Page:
February 25, 2016

Quilt 54: Civil War Charm Squares - DONE!

Last year I made a quilt for a friend using charm square packs made of Civil War print reproductions. It turned out great, and I really wanted to do another, this time in a size suitable for a man (ie: long enough to wrap under his feet, but still extend up to the chin).

The original quilt was 8 squares across and 11 squares high - giving an overall dimension of 48" x 61".  A nice size, but just adjusting to 13 squares high would make it more practical for a man.

I pulled out the design for that first Civil War quilt and just added 2 more rows, and sure enough - the dimensions turned out to be 48" x 70.5".  PERFECT!

I'm just loving charm square quilts, as they whip together in no time at all - and that was certainly the case with this one.  Here it is - all quilted and bound, ready to go to it's new owner.
And here's the backing - I love the chocolate thread on top of the federal blue backing!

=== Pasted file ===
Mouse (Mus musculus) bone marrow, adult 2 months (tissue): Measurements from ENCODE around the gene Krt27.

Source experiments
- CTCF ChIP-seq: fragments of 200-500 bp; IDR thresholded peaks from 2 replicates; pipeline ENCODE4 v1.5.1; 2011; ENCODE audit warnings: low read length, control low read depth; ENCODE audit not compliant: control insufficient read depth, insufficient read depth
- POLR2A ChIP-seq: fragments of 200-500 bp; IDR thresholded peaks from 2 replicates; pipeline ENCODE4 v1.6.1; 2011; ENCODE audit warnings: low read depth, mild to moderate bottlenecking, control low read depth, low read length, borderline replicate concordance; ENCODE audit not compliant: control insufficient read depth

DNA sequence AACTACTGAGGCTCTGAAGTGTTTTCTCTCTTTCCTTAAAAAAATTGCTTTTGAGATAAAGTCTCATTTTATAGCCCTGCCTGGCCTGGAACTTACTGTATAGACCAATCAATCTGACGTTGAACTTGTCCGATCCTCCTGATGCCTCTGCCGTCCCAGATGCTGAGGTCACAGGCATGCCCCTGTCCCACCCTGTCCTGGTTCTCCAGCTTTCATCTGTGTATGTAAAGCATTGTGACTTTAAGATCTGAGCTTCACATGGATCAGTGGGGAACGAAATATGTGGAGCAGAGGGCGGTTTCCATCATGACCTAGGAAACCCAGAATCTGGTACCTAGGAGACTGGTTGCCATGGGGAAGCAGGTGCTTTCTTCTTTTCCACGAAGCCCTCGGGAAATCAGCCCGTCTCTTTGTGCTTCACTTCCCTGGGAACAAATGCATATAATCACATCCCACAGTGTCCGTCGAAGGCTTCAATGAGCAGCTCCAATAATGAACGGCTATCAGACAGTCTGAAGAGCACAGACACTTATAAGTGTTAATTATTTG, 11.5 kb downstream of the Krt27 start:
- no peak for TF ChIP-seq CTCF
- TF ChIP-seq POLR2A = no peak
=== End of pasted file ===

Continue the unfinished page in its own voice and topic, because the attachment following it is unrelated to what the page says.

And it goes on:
February 17, 2016

Quilt 53: Hawaiian Table Runner

Last year I made a quilt for my neighbor Anna, using some fabric I'd picked up while on vacation in Hawaii.  It turned out terrific, and there were a few scraps left over.  In November, another friend asked me to make a table runner for her picnic table.  She spotted the scraps from Anna's project when visiting me, and went wild for it - in particular, this print:

(click the photos to see larger images)
She wanted a 95" long table runner - and there was just enough of the Hawaiian print left to do that, providing I cut the print into only a very few pieces (the more pieces in a quilt, the more fabric you need because you lose 1/2" every time you have a seam).  I thought about this project for a while, and decided to simply cut out two large rectangles, making the bulk of the top.  This would eliminate waste but also would prevent having the large print cut up too much.

Here's the initial design:

My friend asked for triangle ends instead of squared off - and that's what I did.  Unfortunately I haven't figured out how to model that in my quilting software, so you'll have to use your imagination.

Anna had opted for lime green thread for her quilt, but in the time since completing that project, I'd done another using a variegated turquoise - and hmmm...  That variegated thread might really play nicely on the print.